Until now, he added, Telmex has based its success on prepaid mobile telephones, which represent most of the cell phones in the region. América Móvil, the company’s subsidiary in this sector, has a presence in eleven countries in Latin America, “with a universe of 61.6 million cell phones. We have had an extraordinary success.” achieve that success, he said, the company invested $6.3 billion between 2001 and 2004. For this year, the company has an investment budget of nearly $2.5 billion.


And that’s not all. The group has developed a $10 billion, five-year investment plan for the Latin American mobile market. One of the first results could be the arrival of América Móvil in Chile, possibly by acquiring Smartcom, a mobile company that belongs to Spain’s Endesa group. “Chile’s mobile market is very attractive. The 60% penetration rate is very high. One option for entering that market is to buy another company,” Von Hauske said.


How have Telmex and its América Móvil subsidiary achieved such a high penetration in the region? Von Hauske attributed his company’s success to “The three E’s– execution, execution, and execution.” One key is the way it takes advantage of local human resources. It not only maintains local managers in key posts but exports what they learn to other markets [where the company operates]. “For example, development and experiences in the Chile subsidiary (Chilesat) are taken to Mexico and vice versa. But this always takes place with a regional point of view.”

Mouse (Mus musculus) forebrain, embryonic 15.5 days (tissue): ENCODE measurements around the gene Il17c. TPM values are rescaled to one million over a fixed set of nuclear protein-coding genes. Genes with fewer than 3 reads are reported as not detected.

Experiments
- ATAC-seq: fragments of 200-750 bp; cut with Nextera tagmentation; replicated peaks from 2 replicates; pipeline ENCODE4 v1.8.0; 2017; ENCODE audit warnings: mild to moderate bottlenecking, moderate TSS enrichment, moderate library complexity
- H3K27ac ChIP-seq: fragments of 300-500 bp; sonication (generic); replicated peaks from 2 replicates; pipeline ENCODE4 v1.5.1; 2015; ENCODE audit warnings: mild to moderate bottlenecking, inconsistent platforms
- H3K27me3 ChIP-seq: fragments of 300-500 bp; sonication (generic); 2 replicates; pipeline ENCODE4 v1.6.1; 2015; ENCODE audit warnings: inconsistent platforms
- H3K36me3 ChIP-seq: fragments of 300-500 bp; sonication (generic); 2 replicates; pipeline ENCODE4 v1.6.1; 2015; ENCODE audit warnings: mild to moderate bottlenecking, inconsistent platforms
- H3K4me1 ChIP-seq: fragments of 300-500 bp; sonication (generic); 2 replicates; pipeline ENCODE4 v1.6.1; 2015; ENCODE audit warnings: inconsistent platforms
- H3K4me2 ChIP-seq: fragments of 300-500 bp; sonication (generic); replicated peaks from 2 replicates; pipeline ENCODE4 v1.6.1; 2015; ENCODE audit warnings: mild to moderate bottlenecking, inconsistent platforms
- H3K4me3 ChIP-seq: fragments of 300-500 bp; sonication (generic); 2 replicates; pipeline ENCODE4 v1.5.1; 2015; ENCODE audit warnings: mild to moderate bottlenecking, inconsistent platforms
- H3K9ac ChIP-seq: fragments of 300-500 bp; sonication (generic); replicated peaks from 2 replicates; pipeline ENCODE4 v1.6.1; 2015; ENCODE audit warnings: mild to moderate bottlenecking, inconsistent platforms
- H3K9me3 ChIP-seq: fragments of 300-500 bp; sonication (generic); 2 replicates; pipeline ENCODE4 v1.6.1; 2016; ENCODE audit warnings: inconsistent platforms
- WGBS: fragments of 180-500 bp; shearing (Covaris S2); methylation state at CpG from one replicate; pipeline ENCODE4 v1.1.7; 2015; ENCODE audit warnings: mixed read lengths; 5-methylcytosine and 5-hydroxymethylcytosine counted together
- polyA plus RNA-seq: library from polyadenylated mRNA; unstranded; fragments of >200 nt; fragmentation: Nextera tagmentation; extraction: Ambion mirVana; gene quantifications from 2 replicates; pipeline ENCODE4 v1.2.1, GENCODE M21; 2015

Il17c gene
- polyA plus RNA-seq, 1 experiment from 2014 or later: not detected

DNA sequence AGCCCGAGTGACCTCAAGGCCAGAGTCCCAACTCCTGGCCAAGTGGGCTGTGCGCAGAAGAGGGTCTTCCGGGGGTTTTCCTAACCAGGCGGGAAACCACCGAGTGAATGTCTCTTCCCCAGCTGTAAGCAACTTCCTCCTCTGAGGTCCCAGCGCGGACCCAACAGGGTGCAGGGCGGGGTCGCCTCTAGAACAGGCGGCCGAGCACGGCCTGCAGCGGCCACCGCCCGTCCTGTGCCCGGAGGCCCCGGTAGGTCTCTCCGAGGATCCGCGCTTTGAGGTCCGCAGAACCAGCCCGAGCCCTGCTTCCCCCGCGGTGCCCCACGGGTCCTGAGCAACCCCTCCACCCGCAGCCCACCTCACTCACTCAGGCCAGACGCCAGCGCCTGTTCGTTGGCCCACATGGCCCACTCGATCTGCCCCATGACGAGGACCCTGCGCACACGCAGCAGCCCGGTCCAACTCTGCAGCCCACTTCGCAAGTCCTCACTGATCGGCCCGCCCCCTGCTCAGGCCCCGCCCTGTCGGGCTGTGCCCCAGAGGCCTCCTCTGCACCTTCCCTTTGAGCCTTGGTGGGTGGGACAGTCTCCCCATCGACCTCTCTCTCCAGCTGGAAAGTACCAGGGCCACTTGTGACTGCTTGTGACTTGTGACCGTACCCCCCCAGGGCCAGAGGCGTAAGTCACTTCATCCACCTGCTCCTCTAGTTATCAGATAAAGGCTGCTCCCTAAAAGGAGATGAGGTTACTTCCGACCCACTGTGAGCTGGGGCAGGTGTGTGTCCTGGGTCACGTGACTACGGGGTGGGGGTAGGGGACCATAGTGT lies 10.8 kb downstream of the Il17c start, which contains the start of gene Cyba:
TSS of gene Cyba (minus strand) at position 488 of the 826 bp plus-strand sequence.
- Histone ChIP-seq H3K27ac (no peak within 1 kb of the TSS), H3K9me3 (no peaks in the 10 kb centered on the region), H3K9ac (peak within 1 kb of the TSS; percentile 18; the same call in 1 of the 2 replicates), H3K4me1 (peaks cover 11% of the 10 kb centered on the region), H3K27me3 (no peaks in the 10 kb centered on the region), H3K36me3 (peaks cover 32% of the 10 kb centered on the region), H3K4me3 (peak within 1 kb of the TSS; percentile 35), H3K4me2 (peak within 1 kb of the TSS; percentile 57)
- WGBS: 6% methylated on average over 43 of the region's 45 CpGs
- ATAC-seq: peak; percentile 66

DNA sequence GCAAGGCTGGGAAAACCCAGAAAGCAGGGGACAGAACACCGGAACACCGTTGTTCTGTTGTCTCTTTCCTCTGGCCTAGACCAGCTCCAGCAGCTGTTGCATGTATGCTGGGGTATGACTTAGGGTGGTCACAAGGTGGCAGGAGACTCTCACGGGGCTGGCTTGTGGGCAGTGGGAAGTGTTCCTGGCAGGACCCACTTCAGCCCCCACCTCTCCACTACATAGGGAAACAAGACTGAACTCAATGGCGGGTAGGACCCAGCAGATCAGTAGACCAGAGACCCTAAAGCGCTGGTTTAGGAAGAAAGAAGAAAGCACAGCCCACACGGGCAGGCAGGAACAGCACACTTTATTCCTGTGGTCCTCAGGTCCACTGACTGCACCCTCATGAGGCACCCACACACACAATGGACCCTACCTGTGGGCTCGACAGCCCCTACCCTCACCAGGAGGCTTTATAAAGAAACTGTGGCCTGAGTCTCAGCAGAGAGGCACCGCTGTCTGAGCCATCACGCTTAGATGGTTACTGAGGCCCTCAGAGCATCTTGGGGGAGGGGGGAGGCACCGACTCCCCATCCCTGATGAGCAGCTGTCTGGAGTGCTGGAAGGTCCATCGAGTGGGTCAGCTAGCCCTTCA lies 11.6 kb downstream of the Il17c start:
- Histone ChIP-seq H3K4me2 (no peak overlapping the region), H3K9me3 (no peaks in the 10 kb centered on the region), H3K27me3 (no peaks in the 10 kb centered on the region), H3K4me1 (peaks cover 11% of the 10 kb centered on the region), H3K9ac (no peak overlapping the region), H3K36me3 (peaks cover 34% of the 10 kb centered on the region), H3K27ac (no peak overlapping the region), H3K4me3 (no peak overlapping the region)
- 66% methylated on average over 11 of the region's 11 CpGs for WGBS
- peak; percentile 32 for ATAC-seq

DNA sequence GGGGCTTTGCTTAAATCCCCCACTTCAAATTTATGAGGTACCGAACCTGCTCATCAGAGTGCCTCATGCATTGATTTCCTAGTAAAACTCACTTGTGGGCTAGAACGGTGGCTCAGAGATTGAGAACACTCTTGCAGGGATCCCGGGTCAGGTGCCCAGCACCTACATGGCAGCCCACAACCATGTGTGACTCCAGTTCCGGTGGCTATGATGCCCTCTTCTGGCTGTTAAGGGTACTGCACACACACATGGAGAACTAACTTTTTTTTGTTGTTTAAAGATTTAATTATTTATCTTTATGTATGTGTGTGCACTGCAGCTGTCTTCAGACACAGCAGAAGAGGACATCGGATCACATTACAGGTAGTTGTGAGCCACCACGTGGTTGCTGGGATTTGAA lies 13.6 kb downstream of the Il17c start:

According to Von Hauske, his company also provides products that are tailor-made to meet the needs of each country’s population. And it leverages economies of scale because “in Latin America, we are one of the biggest buyers of cell phones.” This gives Telmex major power to negotiate purchasing conditions and look for opportunities. “In recent years, we have seen that information technologies are having a major impact in our region, and that will continue,” he said.


A Fundamental Theme: Overcoming the Digital Divide


Because Internet access rates and PC ownership rates in the region are low, “a large part of the population is staying outside this wave of growth,” Von Hauske said. However, Telmex has introduced a mechanism for financing PC purchases over a three-year period, and the results have been very good. “This strategy has allowed us to sell about 600,000 units over a period of four years.” Telmex has gone even further, developing a unique computer that does nothing but surf the Internet. “This device sells for $100, and it can be financed over a period of 36 months,” he noted.